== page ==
gabrelov 3 Posted November 22, 2013 ^^^^ Yes that is the best way. When doing even basic science experiment you have to do more trials and record it. Then you get the mean. You have to consider other variables also specially if you don't have all the necessary equipments and location. Computation is whar we call theory since it may not exist in real life but proven in mathematical terms. 0 Share this post Link to post Share on other sites

John Cuthber 3637 Posted November 22, 2013 The calculation of errors adn uncertainty is a lot more complicated than just counting significant figures. http://www.bipm.org/utils/common/documents/jcgm/JCGM_100_2008_E.pdf 0 Share this post Link to post Share on other sites

Function 83 Posted November 22, 2013 The calculation of errors adn uncertainty is a lot more complicated than just counting significant figures. http://www.bipm.org/utils/common/documents/jcgm/JCGM_100_2008_E.pdf Well, yes, I know... But this topic was mainly about significant figures... About uncertainty; I found out that the 'uncertain' result of a measurement is equal to the answer with no uncertainties plus or minus the most extreme uncertainties: e.g. the measurement of the surface of an A4-sheet of paper without using significant figures: I measure a width of [math]21\pm 0.1 cm[/math] and a length of [math]29.6\pm 0.1cm[/math] The surface is (if I'm correct) i.c.: [math](621.6\pm 5.07)cm^2\left(=21\cdot 29.6\pm (2.1+2.96+0.01)\right)[/math] 0 Share this post Link to post Share on other sites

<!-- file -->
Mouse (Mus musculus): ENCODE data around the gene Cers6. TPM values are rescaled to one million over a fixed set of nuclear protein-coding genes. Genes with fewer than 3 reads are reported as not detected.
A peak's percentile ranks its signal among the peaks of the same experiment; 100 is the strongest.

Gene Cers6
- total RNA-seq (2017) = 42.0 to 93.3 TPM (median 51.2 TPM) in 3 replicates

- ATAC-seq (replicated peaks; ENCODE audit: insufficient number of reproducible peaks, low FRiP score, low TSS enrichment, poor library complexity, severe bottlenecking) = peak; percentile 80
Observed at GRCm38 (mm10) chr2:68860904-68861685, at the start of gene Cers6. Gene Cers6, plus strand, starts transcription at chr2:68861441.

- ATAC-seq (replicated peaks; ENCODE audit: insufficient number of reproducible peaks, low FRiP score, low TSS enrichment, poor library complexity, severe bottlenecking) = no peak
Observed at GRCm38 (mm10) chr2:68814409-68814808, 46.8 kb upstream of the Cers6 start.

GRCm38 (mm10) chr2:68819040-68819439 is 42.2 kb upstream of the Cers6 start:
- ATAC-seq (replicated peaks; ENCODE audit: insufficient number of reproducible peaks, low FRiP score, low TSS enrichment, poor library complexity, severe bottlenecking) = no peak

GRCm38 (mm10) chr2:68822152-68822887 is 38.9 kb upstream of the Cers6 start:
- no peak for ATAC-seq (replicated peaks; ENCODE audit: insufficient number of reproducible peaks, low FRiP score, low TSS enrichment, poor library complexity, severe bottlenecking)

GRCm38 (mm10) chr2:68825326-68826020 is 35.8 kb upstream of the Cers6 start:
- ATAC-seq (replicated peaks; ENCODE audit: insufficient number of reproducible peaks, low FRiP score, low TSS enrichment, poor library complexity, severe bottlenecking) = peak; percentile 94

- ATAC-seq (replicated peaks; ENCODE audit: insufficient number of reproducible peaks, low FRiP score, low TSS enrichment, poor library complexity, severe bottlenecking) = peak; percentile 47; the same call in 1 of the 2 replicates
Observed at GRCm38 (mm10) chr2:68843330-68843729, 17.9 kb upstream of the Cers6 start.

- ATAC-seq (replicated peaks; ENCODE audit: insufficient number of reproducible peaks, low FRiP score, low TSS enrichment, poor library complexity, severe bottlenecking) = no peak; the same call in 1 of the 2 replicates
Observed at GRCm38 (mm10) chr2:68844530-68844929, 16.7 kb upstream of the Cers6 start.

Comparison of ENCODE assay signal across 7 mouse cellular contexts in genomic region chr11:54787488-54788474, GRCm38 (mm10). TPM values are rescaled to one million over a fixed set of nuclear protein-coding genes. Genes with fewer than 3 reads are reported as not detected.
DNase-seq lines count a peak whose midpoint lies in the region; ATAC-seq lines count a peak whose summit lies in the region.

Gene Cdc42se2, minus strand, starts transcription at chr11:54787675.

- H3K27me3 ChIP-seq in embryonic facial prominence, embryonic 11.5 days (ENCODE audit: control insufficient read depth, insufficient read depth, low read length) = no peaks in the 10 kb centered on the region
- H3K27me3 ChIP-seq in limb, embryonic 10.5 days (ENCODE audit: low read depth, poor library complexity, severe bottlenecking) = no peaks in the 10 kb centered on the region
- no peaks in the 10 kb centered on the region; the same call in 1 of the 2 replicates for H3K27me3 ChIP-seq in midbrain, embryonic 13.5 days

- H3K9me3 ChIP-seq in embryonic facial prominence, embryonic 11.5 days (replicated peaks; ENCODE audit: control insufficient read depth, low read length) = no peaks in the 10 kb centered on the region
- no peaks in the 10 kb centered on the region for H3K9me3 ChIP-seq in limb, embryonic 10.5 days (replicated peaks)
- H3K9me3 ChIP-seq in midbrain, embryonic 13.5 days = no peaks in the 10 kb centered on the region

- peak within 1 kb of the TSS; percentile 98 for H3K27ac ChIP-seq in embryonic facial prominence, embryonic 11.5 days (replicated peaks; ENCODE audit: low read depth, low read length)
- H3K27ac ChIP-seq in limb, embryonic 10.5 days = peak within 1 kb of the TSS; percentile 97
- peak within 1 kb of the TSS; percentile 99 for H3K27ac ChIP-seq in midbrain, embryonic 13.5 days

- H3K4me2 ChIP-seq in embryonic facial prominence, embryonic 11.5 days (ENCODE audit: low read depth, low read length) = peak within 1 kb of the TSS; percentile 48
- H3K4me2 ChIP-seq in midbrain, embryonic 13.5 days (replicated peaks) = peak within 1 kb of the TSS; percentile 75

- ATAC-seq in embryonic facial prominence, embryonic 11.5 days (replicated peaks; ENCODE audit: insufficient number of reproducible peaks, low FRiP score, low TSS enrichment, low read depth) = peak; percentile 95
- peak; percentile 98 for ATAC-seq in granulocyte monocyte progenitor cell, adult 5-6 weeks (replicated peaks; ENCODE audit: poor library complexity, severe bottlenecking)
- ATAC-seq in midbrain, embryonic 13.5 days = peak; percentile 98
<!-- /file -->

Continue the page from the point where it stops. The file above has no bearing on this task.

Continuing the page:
John Cuthber 3637 Posted November 22, 2013 Usually, but... Imagine I'm measuring the length of something then calculating something that depends on the tenth power of that length (it's an odd idea but I'm just illustrating the point) I measure it as 10cm +/- 1 cm That's two sig fig. Now I calculate the answer as 10 ^10 cm^10 (whatever that might mean) So I know the real length was between 9 and 11 cm So the real answer is between 9^ 10 i.e. 0.349 X 10^10 and 11^ 10 i.e. 2.59 X10 ^10 But those are not even right to one sig fig So you can't rely on the output of a calculation having the same number of sf as the inputs. It's usually easier for complicated calculations to work with the relative error, rather than the number of sig fig. So I measured the length to 1 part in 10. That's a 10% error. The clever bit is that you can combine the relative errors together to get a reasonable estimate of the error on the outcome. So, to take the case of the A4 paper. 21 +/- 0.1 one part in 210 or about 0.5% error and 296 +/- 0.1 is about 0.33 % error So the error margin on the area is about 0.8% So the area is 621.6 +/1 0.8% (or about 5 cm^{2)} Imagine a square bit of paper instead. I measure the side as being 1 +/- 0.01 cm (so that's right to 1%) The side is between 0.99 and 1.01, so the area is somewhere between the square of those numbers 0.9801 and 1.0201 And a cube with that length of side would be between 0.97... and 1.03... So, I measured the side as being within 1% and the area is within 2% and the volume within 3%. For small errors you can say that the error in the calculated value is the error in the measured value multiplied by the power to which it's raised. (people who like calculus can prove this) This gives you a pretty good way of estimating the error on a calculated value without having to do much calculation. Even better- it lets you calculate how poorly you can measure each of the input values in order to get a required accuracy at the output. 1 Share this post Link to post Share on other sites